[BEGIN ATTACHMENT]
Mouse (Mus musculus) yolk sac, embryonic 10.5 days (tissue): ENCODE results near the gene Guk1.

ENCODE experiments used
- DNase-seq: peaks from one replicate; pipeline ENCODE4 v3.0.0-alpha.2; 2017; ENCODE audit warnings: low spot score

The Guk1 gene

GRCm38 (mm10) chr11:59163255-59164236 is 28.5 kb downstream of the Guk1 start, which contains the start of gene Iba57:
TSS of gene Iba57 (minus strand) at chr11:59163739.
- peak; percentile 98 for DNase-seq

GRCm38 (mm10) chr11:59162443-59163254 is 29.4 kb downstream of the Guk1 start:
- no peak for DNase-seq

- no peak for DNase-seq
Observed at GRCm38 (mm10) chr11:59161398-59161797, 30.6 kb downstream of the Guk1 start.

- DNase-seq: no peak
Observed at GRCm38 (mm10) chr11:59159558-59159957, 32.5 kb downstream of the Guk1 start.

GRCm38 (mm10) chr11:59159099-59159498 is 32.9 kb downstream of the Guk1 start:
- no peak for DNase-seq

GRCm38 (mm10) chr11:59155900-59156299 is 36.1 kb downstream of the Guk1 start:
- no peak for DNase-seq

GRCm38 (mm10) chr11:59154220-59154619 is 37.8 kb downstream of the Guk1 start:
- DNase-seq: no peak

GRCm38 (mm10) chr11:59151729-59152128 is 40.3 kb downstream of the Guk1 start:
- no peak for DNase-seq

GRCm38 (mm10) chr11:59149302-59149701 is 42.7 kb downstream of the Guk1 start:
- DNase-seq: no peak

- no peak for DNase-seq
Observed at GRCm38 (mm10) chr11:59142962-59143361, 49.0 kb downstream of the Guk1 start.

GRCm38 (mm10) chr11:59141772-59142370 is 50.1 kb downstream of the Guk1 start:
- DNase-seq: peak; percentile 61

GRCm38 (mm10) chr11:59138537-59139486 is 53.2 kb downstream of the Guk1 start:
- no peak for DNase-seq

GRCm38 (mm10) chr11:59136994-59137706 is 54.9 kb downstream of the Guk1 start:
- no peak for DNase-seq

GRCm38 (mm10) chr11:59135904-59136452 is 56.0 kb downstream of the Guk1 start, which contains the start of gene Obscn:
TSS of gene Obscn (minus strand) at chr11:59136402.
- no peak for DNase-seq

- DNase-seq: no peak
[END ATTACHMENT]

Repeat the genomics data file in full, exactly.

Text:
Mouse (Mus musculus) yolk sac, embryonic 10.5 days (tissue): ENCODE results near the gene Guk1.

ENCODE experiments used
- DNase-seq: peaks from one replicate; pipeline ENCODE4 v3.0.0-alpha.2; 2017; ENCODE audit warnings: low spot score

The Guk1 gene

GRCm38 (mm10) chr11:59163255-59164236 is 28.5 kb downstream of the Guk1 start, which contains the start of gene Iba57:
TSS of gene Iba57 (minus strand) at chr11:59163739.
- peak; percentile 98 for DNase-seq

GRCm38 (mm10) chr11:59162443-59163254 is 29.4 kb downstream of the Guk1 start:
- no peak for DNase-seq

- no peak for DNase-seq
Observed at GRCm38 (mm10) chr11:59161398-59161797, 30.6 kb downstream of the Guk1 start.

- DNase-seq: no peak
Observed at GRCm38 (mm10) chr11:59159558-59159957, 32.5 kb downstream of the Guk1 start.

GRCm38 (mm10) chr11:59159099-59159498 is 32.9 kb downstream of the Guk1 start:
- no peak for DNase-seq

GRCm38 (mm10) chr11:59155900-59156299 is 36.1 kb downstream of the Guk1 start:
- no peak for DNase-seq

GRCm38 (mm10) chr11:59154220-59154619 is 37.8 kb downstream of the Guk1 start:
- DNase-seq: no peak

GRCm38 (mm10) chr11:59151729-59152128 is 40.3 kb downstream of the Guk1 start:
- no peak for DNase-seq

GRCm38 (mm10) chr11:59149302-59149701 is 42.7 kb downstream of the Guk1 start:
- DNase-seq: no peak

- no peak for DNase-seq
Observed at GRCm38 (mm10) chr11:59142962-59143361, 49.0 kb downstream of the Guk1 start.

GRCm38 (mm10) chr11:59141772-59142370 is 50.1 kb downstream of the Guk1 start:
- DNase-seq: peak; percentile 61

GRCm38 (mm10) chr11:59138537-59139486 is 53.2 kb downstream of the Guk1 start:
- no peak for DNase-seq

GRCm38 (mm10) chr11:59136994-59137706 is 54.9 kb downstream of the Guk1 start:
- no peak for DNase-seq

GRCm38 (mm10) chr11:59135904-59136452 is 56.0 kb downstream of the Guk1 start, which contains the start of gene Obscn:
TSS of gene Obscn (minus strand) at chr11:59136402.
- no peak for DNase-seq

- DNase-seq: no peak